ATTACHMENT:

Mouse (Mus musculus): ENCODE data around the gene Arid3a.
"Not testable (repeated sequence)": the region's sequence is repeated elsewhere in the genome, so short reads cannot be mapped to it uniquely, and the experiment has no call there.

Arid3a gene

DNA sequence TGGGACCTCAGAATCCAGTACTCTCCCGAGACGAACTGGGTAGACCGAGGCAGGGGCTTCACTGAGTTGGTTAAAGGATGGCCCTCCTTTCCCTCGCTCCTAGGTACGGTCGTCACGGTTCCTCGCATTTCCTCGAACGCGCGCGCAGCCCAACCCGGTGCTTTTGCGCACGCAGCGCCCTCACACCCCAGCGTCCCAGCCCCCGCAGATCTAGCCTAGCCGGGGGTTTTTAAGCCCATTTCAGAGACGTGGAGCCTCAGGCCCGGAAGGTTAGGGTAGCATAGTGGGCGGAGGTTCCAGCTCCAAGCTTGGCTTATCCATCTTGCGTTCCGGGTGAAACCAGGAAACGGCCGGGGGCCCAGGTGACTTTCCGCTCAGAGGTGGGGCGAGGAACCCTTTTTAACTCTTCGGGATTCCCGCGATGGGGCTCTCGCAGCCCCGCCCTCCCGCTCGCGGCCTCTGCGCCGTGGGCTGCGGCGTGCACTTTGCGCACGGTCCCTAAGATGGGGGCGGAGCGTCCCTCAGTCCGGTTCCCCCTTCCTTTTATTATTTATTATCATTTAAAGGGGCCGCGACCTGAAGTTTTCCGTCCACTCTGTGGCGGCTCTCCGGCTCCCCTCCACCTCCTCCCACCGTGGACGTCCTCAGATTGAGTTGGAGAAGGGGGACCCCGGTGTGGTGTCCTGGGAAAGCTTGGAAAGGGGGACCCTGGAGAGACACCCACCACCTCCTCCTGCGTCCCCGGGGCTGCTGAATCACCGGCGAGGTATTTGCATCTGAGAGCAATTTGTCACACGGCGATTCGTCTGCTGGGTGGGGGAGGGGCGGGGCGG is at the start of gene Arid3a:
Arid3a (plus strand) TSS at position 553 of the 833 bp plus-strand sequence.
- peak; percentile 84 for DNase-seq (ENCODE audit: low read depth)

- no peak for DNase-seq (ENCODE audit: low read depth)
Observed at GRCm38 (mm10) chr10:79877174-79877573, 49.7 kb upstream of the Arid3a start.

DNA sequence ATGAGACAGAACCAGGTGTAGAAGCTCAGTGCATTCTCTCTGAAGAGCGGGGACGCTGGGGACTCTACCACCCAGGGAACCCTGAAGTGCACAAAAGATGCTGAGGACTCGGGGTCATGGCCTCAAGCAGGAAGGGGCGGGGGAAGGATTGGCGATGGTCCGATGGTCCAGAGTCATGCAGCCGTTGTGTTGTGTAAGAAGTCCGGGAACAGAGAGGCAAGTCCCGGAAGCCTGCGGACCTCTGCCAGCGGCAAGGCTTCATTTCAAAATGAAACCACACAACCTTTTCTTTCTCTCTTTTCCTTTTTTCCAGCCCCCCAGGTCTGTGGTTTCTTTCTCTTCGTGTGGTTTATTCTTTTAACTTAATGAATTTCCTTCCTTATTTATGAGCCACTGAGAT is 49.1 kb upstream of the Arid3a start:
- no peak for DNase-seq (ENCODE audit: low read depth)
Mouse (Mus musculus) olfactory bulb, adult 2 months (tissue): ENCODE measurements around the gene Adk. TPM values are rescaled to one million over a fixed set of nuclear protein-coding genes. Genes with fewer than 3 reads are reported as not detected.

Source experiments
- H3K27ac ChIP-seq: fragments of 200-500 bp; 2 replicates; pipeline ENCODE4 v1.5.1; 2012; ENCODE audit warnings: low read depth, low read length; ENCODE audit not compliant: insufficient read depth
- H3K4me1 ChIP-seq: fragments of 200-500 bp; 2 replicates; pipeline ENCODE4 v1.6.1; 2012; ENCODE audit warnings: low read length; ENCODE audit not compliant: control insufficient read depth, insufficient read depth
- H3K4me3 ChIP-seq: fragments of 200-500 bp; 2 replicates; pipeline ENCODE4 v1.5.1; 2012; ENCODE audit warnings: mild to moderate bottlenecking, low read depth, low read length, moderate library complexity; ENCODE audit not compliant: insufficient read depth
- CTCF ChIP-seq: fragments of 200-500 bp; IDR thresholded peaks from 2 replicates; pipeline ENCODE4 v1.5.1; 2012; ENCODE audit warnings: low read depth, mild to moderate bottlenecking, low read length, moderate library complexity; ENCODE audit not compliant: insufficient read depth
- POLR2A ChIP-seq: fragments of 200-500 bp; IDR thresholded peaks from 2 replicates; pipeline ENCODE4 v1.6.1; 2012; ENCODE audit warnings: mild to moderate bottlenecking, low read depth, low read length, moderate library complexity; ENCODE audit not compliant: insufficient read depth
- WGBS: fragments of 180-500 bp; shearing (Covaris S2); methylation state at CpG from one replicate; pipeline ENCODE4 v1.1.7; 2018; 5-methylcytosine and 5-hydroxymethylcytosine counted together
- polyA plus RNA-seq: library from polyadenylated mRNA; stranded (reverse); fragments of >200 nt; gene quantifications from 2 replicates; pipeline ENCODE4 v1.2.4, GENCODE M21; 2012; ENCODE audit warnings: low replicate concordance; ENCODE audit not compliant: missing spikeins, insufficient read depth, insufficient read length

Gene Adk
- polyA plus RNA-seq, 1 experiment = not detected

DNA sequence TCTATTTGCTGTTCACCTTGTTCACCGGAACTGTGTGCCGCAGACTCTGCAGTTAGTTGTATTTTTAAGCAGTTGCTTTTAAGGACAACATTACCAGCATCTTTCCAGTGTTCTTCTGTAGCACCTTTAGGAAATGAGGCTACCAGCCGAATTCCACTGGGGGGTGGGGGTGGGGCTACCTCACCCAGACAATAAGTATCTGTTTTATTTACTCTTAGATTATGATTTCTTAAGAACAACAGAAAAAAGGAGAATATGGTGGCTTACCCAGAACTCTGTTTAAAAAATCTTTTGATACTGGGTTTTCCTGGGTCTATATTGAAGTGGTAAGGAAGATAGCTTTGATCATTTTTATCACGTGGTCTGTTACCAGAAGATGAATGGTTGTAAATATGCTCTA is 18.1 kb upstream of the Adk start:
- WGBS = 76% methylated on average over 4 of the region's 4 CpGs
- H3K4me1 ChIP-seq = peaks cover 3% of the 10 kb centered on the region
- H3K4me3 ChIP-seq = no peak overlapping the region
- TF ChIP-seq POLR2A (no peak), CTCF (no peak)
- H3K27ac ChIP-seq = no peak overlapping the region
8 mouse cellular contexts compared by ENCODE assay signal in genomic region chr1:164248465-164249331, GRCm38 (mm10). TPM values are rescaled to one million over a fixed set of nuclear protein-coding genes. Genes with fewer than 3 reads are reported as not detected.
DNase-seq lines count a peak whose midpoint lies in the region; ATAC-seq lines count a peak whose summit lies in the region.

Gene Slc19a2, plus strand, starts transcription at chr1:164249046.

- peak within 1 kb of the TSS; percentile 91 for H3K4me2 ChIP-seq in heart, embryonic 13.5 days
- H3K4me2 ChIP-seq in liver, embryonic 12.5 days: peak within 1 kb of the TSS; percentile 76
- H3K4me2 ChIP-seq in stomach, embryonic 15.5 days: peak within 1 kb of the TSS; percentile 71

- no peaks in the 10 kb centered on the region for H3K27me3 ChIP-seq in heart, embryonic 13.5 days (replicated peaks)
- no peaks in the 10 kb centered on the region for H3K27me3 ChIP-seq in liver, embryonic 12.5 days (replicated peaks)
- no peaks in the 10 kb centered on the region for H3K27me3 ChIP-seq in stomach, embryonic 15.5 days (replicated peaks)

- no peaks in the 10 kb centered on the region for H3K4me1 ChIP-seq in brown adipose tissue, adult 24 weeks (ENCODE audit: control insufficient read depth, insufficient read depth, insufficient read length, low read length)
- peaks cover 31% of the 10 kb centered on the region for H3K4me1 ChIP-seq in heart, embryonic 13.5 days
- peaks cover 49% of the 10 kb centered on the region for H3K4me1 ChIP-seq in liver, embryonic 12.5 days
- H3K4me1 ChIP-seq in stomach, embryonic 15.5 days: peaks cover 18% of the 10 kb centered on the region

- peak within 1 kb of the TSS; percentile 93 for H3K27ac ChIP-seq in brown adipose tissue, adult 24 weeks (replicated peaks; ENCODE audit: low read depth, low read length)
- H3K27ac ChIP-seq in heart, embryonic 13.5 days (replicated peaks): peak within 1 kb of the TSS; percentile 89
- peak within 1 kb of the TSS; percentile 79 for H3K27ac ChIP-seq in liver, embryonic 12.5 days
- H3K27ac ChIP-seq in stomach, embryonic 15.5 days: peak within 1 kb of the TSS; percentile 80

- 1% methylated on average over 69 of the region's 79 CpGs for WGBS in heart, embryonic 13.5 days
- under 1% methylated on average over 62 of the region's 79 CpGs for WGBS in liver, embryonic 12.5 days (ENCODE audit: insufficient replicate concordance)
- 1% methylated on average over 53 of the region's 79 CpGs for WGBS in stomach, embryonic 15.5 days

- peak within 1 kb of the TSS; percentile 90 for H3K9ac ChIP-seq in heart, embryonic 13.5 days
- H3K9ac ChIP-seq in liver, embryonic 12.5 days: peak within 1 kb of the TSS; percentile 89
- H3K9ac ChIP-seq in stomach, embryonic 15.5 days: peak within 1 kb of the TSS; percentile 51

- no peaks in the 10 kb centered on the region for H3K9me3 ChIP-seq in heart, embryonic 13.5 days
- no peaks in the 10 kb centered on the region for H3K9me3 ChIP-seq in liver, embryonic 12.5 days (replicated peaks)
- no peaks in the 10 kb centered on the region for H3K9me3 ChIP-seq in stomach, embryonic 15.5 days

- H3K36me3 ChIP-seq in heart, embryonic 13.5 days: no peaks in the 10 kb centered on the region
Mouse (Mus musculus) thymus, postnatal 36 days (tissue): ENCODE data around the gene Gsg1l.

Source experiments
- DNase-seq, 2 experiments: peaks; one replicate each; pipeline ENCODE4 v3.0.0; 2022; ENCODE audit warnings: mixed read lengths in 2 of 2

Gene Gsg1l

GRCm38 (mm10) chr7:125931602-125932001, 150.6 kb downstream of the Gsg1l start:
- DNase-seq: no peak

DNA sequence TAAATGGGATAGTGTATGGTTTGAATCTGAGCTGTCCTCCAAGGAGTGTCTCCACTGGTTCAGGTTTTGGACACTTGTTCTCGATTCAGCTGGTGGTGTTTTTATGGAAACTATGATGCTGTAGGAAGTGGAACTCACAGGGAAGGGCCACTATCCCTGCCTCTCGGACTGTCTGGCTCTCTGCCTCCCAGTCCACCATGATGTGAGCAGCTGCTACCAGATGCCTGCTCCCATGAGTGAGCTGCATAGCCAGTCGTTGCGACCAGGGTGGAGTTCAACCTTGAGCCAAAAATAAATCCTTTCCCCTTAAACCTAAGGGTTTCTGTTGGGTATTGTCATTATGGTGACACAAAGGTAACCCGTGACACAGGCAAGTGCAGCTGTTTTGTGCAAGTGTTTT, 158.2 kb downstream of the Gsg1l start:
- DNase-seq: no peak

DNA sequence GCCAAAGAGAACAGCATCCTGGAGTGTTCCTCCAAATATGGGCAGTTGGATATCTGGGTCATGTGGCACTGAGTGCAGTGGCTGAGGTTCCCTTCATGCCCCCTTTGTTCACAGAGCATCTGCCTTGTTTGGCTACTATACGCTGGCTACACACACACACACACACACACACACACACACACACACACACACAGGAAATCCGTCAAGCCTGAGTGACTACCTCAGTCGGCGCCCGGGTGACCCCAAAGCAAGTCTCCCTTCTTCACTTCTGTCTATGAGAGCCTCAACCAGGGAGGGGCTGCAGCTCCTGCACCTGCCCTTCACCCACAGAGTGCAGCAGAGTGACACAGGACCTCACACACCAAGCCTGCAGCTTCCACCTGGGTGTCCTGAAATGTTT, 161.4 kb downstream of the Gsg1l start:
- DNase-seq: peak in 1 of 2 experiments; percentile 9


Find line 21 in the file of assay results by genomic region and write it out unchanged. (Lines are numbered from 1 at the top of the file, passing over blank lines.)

- polyA plus RNA-seq, 1 experiment = not detected